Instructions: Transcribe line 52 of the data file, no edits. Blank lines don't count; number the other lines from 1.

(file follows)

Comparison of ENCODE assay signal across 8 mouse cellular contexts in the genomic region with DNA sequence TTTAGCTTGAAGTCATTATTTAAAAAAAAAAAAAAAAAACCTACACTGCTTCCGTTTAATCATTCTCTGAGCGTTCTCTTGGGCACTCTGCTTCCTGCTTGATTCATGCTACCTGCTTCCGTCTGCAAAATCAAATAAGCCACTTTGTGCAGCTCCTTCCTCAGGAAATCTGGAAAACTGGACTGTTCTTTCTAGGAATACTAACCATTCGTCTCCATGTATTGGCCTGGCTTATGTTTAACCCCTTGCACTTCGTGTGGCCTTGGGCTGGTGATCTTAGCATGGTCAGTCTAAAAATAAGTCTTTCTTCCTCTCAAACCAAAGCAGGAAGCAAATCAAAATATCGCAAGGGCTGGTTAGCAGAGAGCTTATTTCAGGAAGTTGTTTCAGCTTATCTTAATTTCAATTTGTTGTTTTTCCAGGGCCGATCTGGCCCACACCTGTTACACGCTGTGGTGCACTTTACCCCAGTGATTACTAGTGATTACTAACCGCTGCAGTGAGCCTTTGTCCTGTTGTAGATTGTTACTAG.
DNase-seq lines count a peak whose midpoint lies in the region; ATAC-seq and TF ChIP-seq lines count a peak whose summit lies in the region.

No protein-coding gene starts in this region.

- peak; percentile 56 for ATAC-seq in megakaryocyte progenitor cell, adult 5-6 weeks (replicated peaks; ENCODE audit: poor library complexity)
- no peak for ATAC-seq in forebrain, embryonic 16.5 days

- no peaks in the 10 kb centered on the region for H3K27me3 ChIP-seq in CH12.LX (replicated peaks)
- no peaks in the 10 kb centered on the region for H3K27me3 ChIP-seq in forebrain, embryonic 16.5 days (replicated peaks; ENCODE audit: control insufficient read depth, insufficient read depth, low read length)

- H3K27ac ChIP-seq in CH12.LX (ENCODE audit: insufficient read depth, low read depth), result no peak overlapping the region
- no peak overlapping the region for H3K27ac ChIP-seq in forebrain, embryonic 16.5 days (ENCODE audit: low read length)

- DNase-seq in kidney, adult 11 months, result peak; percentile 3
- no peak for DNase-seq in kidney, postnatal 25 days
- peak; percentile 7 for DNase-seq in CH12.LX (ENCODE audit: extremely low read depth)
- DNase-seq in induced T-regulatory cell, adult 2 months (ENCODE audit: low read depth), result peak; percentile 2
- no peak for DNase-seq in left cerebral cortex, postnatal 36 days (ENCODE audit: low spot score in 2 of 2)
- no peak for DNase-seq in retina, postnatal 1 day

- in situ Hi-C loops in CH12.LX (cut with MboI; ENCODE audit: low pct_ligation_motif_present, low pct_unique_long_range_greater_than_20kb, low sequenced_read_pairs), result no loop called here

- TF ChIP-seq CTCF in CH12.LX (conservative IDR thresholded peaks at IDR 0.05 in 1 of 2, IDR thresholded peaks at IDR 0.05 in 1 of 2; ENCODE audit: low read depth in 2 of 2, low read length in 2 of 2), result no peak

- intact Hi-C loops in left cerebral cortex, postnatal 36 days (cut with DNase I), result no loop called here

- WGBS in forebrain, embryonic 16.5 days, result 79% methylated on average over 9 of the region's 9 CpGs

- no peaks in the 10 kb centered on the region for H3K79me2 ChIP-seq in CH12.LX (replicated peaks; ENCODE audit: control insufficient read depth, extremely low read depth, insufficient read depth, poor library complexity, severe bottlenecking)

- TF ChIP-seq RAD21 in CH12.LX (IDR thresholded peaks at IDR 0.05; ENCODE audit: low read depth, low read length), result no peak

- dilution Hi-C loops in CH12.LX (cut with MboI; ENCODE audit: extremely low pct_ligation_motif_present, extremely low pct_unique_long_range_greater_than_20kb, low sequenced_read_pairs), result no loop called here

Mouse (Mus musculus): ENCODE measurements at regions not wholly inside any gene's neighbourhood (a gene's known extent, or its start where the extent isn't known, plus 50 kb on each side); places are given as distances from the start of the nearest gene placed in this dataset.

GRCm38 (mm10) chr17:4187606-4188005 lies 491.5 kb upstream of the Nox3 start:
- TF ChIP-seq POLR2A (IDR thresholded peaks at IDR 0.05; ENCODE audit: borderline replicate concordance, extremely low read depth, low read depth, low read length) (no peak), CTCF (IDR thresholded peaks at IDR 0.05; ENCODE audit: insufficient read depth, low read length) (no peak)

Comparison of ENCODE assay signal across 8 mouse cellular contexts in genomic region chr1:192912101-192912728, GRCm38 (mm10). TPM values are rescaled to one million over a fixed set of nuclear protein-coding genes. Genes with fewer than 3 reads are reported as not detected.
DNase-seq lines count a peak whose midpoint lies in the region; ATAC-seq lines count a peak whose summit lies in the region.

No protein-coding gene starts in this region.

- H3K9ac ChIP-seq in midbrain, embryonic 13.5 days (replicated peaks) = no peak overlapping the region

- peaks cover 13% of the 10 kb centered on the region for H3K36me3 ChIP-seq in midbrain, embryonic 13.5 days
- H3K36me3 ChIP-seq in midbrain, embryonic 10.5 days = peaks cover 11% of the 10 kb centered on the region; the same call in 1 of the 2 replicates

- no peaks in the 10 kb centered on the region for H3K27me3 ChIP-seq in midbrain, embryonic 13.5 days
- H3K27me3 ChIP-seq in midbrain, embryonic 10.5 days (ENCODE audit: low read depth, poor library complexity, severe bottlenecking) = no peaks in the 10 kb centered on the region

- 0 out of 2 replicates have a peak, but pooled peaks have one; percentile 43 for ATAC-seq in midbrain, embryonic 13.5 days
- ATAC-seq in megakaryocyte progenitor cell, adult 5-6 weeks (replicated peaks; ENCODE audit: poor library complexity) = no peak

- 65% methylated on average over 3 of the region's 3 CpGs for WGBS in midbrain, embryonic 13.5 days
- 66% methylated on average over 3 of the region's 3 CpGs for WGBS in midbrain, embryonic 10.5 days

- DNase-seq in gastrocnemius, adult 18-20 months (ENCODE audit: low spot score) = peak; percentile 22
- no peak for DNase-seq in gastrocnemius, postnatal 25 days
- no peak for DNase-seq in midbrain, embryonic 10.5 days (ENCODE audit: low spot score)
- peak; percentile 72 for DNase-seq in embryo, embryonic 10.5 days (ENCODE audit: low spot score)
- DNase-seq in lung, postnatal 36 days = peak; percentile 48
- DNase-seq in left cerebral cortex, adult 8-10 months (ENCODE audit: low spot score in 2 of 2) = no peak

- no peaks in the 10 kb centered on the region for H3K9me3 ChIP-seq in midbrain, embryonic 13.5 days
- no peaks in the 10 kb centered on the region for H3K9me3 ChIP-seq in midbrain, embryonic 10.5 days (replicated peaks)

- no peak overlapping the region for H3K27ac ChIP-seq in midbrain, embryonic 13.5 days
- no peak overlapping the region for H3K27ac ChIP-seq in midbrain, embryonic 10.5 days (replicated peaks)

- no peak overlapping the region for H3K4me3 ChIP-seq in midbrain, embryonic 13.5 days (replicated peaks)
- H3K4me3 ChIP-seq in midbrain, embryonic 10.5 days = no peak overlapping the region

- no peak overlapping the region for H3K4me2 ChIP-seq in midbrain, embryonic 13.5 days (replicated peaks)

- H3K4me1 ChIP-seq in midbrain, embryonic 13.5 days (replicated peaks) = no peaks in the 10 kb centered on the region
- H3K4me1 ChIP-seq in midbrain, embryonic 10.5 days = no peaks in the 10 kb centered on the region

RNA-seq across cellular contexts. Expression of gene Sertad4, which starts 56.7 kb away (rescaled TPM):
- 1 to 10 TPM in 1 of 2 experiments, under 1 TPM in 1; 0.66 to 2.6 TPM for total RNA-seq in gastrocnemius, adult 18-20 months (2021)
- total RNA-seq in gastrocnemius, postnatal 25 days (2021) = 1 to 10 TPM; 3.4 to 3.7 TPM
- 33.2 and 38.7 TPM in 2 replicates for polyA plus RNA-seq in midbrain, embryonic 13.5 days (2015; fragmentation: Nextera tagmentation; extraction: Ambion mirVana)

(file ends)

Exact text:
- H3K4me1 ChIP-seq in midbrain, embryonic 10.5 days = no peaks in the 10 kb centered on the region